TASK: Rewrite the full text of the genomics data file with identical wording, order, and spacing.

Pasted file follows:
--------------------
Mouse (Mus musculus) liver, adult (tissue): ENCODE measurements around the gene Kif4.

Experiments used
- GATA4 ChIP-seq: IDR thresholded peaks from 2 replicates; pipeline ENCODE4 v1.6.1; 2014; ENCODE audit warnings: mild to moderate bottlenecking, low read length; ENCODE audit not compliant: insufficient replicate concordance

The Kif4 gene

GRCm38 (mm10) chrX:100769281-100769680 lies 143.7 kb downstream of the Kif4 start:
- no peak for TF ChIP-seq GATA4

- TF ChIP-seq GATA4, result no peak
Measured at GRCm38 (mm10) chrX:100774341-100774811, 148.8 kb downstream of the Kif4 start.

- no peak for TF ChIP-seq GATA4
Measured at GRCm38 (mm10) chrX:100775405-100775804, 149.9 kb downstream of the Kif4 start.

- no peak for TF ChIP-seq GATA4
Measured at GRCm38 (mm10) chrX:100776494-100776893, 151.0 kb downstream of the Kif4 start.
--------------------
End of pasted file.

Mouse (Mus musculus) liver, adult (tissue): ENCODE measurements around the gene Kif4.

Experiments used
- GATA4 ChIP-seq: IDR thresholded peaks from 2 replicates; pipeline ENCODE4 v1.6.1; 2014; ENCODE audit warnings: mild to moderate bottlenecking, low read length; ENCODE audit not compliant: insufficient replicate concordance

The Kif4 gene

GRCm38 (mm10) chrX:100769281-100769680 lies 143.7 kb downstream of the Kif4 start:
- no peak for TF ChIP-seq GATA4

- TF ChIP-seq GATA4, result no peak
Measured at GRCm38 (mm10) chrX:100774341-100774811, 148.8 kb downstream of the Kif4 start.

- no peak for TF ChIP-seq GATA4
Measured at GRCm38 (mm10) chrX:100775405-100775804, 149.9 kb downstream of the Kif4 start.

- no peak for TF ChIP-seq GATA4
Measured at GRCm38 (mm10) chrX:100776494-100776893, 151.0 kb downstream of the Kif4 start.